SciELO - Scientific Electronic Library Online

 
vol.79 número2Tuberculosis cross-species transmission in Tanzania: Towards a One-Health conceptFiloviral haemorrhagic fevers: A threat to Zambia? índice de autoresíndice de materiabúsqueda de artículos
Home Pagelista alfabética de revistas  

Servicios Personalizados

Articulo

Indicadores

Links relacionados

  • En proceso de indezaciónCitado por Google
  • En proceso de indezaciónSimilares en Google

Compartir


Onderstepoort Journal of Veterinary Research

versión On-line ISSN 2219-0635
versión impresa ISSN 0030-2465

Onderstepoort j. vet. res. vol.79 no.2 Cape Town ene. 2012

 

ABSTRACT

 

Identification of the plague reservoir in an endemic area of Zambia

 

 

Bernard M. Hang'ombeI; I. NakamuraII; D. KaileIII; A.S. MweeneI; K.L. SamuiI; B.S. KilonzoIV; H. SawaII; C. SugimotoII; B. WrenV

ISchool of Veterinary Medicine, University of Zambia, Zambia
IIResearch Center for Zoonosis Control, Hokkaido University, Japan
IIINamwala District Medical Officer, Namwala District, Zambia
IVSokoine University of Agriculture, United Republic of Tanzania
VSchool of Hygiene and Tropical Medicine, London, United Kingdom

Correspondence to

 

 

Yersinia pestis, the bacterial agent of plague, is primarily a parasite of wild rodents that persists in permanent, discrete enzootic foci throughout the world. The disease is transmitted in humans by bites from fleas of wildlife rodent species. Therefore surveillance is the ultimate public health solution through plague detection in domestic dogs, other carnivores and wild rodents. The investigations of die-offs amongst plague-susceptible colonial rodents are also significant to determine the presence of Y. pestis in a susceptible population.

This study details the identification of the plague reservoir in a suspected endemic area of Zambia. The study was undertaken through rodent investigation for the presence of Y. pestis. A total of 105 rodents were sampled routinely and during a suspected plague period. On dissection 4 (3.81%, 95% CI: 1.23-10.0) rodents sampled during an outbreak showed signs of spleen enlargement. The blood, liver, lymph nodes and spleen of each rodent were subjected to culture on 6% sheep blood agar and MaCconkey agar. Colonies obtained were identified as Y. pestis by colony morphologic features, biochemical profiles, mouse inoculation assay and polymerase chain reaction (PCR). The PCR primers used targeted the Y. pestis plasminogen activator gene, chromosomal ferric iron uptake regulation gene and the outer membrane protein B gene.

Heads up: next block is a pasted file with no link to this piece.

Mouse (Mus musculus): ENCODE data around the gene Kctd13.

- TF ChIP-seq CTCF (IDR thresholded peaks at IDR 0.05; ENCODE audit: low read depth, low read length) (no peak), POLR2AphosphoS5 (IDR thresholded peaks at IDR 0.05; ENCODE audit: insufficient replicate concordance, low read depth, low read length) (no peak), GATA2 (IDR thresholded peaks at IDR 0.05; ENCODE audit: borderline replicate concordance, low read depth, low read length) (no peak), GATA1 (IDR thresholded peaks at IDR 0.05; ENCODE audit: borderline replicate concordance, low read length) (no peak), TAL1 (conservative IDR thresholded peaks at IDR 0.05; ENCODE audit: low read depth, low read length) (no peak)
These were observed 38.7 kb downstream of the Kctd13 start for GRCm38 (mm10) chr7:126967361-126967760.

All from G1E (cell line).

The isolates were also subjected to antibiotic sensitivity tests using the disk diffusion method on Mueller-Hinton agar with sensitivity being observed with ampicillin, amoxicillin, chloramphenicol, gentamycin, streptomycin, tetracycline and trimethoprim-sulfamethoxazole. The findings, identifies a natural reservoir of Y. pestis in Zambia providing the public health officials with a definite host for the control strategy.

 

 

Correspondence to:
Bernard Hang'ombe
PO Box 32379, Lusaka, Zambia
Email: bernard.hang'ombe@sacids.org

 

 

Note: Proceedings of the Conference of the Southern African Centre for Infectious Disease Surveillance 'One Health' held at the National Institute for Communicable Diseases, Johannesburg, July 2011.

Creative Commons License Todo el contenido de esta revista, excepto dónde está identificado, está bajo una Licencia Creative Commons